Beef Pie

Mince meat and put in a pie-dish, chop some parsley and thyme, grate a little nutmeg over it, and mix well together. Add water or stock enough to make it very moist, pepper and salt to taste, and fill dish with mashed potatoes. Bake in oven until brown.

Ghicken-and-Ham Pie

Season well some slices of boiled ham, lay them in a dish lined with puff pastr ; then season some pieces of chicken and place them on the ham with the yolks of hard-boiled eggs. Cover these with more slices of ham, put some gravy in, and cover with a puff-paste. Bake well, and serve hot.

Gobble Pie

One pound of steak, one large onion, a little parsley, two pounds of potatoes, and seasoning. Cut the steak into large pieces. Chop onion and parsley and roll into each piece of steak. Place meat and seasoning in a pie-dish, and cover with water. Peel potatoes and place on top. Bake for one and a half hours.

Cottage Pie

Mince some cold meat. Moisten with a little gravy; season with onions, salt, pepper, and a little ketchup. Mash some potatoes with a little milk. Line a pie-dish with this, put in the mince, and cover with a thick layer of potatoes. Bake till a nice brown.

Cow-heel Pie

Cut a small cow-heel into pieces about the size of a walnut. Place in a pie-dish with about three-quarters of a pound of beef-steak. Cover with cold water, and stew in a hot oven about two hours. Add pepper and salt to taste, and a little flour to thicken the gravy.

Cover with a crust made of one pound of flour, seven ounces of lard, two tea-spoonfuls of baking-powder, and one dessertspoonful of salt. Mix to a stiff paste with cold water. Cover the dish, and bake the pie in a hot oven to a nice brown colour. Be sure to make a hole in the paste to let the steam out.

Devonshire Pie

Take half a pound of chopped parsley, some fresh meat, a teacupful of cream or milk, three eggs, pepper, salt, and a teacupful of water. Place alternate layors of parsley and meat seasoned with popper and salt, and add water. Cover with ordinary pastry. Bake three-quarters of an hour; strain water off; beat up eggs, add milk or cream, put back in oven to sot eggs for five or six minutes.

French Pie

One pound of cold minced meat or sausage, two and a half pounds of potatoes, half an onion, one ounce of butter, one ounco of flour, half-pint of water, few drops of browning. Boil the potatoes, mash them with butter, a little milk, pepper, and salt. Molt the butter m a pan, brown the onion in it, stir in the flour, add the water, and stir till boiling.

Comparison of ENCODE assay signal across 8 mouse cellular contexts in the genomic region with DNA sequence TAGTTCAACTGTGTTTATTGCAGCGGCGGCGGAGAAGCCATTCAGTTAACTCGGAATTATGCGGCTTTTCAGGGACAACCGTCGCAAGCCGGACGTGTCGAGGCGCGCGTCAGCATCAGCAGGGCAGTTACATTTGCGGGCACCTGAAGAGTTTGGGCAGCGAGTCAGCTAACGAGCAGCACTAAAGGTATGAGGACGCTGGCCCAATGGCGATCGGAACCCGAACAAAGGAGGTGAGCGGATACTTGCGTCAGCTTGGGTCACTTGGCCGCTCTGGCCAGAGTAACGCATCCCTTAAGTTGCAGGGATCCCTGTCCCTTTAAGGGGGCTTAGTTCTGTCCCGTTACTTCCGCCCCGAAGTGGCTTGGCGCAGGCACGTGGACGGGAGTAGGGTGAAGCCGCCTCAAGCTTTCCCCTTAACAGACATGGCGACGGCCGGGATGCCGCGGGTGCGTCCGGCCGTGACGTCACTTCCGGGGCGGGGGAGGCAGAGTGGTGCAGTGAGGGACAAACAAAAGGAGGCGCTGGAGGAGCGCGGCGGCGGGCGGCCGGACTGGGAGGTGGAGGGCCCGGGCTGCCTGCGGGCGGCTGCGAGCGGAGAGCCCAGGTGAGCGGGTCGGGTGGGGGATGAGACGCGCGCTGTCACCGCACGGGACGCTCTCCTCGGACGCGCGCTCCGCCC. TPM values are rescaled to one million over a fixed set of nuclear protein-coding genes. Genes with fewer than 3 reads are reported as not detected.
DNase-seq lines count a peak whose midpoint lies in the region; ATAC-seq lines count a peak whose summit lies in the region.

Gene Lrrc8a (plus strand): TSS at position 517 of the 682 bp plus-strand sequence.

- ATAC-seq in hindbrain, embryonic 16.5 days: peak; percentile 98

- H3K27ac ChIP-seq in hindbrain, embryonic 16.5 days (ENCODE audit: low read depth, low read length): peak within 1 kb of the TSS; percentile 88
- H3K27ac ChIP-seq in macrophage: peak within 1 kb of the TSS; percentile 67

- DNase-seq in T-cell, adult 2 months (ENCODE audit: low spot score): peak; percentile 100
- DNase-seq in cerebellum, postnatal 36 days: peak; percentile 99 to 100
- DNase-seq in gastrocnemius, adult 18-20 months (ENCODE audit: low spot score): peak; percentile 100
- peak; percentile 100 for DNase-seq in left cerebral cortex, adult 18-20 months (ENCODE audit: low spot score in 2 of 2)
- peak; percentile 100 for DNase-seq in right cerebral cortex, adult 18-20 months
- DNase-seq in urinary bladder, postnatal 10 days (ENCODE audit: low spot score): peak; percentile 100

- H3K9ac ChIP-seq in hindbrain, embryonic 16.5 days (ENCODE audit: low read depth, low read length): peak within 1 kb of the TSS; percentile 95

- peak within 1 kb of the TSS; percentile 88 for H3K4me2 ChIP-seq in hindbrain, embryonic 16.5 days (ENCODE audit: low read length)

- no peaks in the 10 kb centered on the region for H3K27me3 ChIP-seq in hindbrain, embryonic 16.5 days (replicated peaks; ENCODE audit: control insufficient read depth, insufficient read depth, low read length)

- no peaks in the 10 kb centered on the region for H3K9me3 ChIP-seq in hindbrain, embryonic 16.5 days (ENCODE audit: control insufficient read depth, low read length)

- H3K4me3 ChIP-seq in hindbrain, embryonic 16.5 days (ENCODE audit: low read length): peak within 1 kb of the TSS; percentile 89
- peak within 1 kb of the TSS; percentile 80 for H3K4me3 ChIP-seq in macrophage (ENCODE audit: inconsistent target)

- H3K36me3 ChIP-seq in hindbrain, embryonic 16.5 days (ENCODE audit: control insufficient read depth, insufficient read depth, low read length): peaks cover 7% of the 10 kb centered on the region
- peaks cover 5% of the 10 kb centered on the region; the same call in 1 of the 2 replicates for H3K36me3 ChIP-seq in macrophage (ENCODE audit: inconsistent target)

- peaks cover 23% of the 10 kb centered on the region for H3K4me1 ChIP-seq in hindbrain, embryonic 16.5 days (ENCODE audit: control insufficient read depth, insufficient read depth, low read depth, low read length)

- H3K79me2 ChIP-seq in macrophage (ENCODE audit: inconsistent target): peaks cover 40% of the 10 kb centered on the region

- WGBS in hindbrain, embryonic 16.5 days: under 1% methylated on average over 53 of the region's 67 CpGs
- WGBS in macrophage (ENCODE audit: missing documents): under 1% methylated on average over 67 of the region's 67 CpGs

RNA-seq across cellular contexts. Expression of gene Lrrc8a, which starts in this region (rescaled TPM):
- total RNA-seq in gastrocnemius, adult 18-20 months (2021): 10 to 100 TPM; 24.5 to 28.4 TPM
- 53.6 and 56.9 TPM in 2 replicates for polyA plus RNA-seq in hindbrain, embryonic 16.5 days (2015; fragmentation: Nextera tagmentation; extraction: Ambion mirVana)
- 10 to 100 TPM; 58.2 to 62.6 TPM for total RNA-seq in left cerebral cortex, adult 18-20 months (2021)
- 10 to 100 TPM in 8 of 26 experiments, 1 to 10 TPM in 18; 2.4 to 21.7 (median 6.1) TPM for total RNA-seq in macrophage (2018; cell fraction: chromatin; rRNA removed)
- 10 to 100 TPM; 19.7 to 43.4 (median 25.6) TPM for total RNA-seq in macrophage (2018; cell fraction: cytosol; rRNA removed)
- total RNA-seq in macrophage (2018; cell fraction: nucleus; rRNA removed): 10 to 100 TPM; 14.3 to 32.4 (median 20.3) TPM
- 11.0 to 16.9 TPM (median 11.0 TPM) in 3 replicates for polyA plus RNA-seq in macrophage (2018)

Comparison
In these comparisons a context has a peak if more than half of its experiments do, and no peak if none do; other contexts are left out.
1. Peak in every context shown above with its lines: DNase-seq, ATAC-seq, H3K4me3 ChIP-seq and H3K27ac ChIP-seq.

Place the meat or sausage in the gravy, add the browning, and cook gently a quarter of an hour. Pour it into the bottom of a pie-dish, pile the potatoes on top; and bake twenty minutes until brown.

Giblet Pie

Wash a pound of giblet3 and cut into convenient sizes, also cut up one pound of steak, put all in a stew-pan with two onions cut in four pieces, a teaspoonful of chopped parsley, and a teaspoonful of Worcester sauce. Cover all with cold wator, and simmer very gently for an hour and a half. Arrange in a pie-dish, dredge all with seasoned flour, and pour over the gravy, cleared of fat. Cover the pie with a short crust, and bako for an hour in a steady oven.

Gooseberry Pie

Stew the gooseberries in a little water, barely enough to keep them from burning, then sweeten to taste with brown sugar. Fill a shallow plate, which has been covered with a pastry crust, with a thin layer of the Btewed fruit, then cover with the upper crust and bake until brown.

Hare Pie, – Chop up the remains of a hare, having first removed all bones. Fry half a pound of fat bacon, put a layer of it into a deep pie-dish, then a layer of bread-crumbs, and finally a layer of hare mixed with a little mashed potato. Over this pour enough gravy or stock to prevent it being dry. Use up all the ingredients in the samo way until the dish is full. Finish off with mashed potatoes on top, put little pieces of butter here and there, and bake for nearly half an hour.